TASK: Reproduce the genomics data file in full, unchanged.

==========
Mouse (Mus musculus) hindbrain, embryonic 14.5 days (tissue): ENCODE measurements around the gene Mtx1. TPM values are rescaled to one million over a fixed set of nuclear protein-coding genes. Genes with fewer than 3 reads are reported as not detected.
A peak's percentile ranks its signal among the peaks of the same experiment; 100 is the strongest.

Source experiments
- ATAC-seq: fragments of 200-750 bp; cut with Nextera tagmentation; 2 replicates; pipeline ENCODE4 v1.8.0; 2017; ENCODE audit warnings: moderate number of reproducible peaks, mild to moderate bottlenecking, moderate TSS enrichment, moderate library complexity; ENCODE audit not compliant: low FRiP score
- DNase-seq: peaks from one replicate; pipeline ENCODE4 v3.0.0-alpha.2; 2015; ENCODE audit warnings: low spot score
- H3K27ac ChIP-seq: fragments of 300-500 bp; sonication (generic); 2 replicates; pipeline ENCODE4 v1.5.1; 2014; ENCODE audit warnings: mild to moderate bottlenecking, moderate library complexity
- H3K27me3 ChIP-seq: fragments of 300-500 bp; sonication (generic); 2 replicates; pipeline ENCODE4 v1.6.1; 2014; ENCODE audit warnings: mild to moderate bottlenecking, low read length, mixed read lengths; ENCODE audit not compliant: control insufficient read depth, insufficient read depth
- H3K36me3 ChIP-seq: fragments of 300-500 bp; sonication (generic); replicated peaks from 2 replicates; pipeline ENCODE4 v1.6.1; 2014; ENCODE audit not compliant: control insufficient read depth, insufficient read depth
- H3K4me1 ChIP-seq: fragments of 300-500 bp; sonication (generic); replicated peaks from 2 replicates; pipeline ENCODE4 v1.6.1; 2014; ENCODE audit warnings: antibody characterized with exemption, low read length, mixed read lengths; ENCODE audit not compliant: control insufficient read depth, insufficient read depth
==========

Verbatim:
Mouse (Mus musculus) hindbrain, embryonic 14.5 days (tissue): ENCODE measurements around the gene Mtx1. TPM values are rescaled to one million over a fixed set of nuclear protein-coding genes. Genes with fewer than 3 reads are reported as not detected.
A peak's percentile ranks its signal among the peaks of the same experiment; 100 is the strongest.

Source experiments
- ATAC-seq: fragments of 200-750 bp; cut with Nextera tagmentation; 2 replicates; pipeline ENCODE4 v1.8.0; 2017; ENCODE audit warnings: moderate number of reproducible peaks, mild to moderate bottlenecking, moderate TSS enrichment, moderate library complexity; ENCODE audit not compliant: low FRiP score
- DNase-seq: peaks from one replicate; pipeline ENCODE4 v3.0.0-alpha.2; 2015; ENCODE audit warnings: low spot score
- H3K27ac ChIP-seq: fragments of 300-500 bp; sonication (generic); 2 replicates; pipeline ENCODE4 v1.5.1; 2014; ENCODE audit warnings: mild to moderate bottlenecking, moderate library complexity
- H3K27me3 ChIP-seq: fragments of 300-500 bp; sonication (generic); 2 replicates; pipeline ENCODE4 v1.6.1; 2014; ENCODE audit warnings: mild to moderate bottlenecking, low read length, mixed read lengths; ENCODE audit not compliant: control insufficient read depth, insufficient read depth
- H3K36me3 ChIP-seq: fragments of 300-500 bp; sonication (generic); replicated peaks from 2 replicates; pipeline ENCODE4 v1.6.1; 2014; ENCODE audit not compliant: control insufficient read depth, insufficient read depth
- H3K4me1 ChIP-seq: fragments of 300-500 bp; sonication (generic); replicated peaks from 2 replicates; pipeline ENCODE4 v1.6.1; 2014; ENCODE audit warnings: antibody characterized with exemption, low read length, mixed read lengths; ENCODE audit not compliant: control insufficient read depth, insufficient read depth